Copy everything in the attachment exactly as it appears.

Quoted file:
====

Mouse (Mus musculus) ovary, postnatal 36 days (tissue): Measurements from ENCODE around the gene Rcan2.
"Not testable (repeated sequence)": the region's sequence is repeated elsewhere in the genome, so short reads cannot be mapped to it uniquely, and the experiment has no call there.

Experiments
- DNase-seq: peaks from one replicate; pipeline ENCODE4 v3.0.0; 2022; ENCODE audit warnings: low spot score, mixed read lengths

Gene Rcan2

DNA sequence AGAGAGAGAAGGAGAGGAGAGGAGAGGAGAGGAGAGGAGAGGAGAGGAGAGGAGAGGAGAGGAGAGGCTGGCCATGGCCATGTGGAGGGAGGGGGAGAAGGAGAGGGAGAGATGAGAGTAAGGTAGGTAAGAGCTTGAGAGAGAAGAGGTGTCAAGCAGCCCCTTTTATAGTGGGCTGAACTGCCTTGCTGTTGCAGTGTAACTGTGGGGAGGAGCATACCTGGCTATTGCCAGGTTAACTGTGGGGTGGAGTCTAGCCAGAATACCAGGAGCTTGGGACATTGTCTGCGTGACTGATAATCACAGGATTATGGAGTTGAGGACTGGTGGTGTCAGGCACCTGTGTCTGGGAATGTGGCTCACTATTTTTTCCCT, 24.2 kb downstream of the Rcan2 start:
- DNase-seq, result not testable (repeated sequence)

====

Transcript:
Mouse (Mus musculus) ovary, postnatal 36 days (tissue): Measurements from ENCODE around the gene Rcan2.
"Not testable (repeated sequence)": the region's sequence is repeated elsewhere in the genome, so short reads cannot be mapped to it uniquely, and the experiment has no call there.

Experiments
- DNase-seq: peaks from one replicate; pipeline ENCODE4 v3.0.0; 2022; ENCODE audit warnings: low spot score, mixed read lengths

Gene Rcan2

DNA sequence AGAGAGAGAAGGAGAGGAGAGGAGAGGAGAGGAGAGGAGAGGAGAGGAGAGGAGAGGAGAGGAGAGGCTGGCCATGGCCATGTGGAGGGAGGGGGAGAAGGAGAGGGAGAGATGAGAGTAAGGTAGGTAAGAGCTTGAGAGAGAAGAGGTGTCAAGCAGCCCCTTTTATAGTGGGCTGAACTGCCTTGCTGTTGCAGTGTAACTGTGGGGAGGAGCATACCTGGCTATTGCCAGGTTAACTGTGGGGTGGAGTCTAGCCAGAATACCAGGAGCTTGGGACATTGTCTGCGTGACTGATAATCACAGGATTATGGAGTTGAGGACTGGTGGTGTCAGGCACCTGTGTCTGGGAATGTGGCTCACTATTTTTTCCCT, 24.2 kb downstream of the Rcan2 start:
- DNase-seq, result not testable (repeated sequence)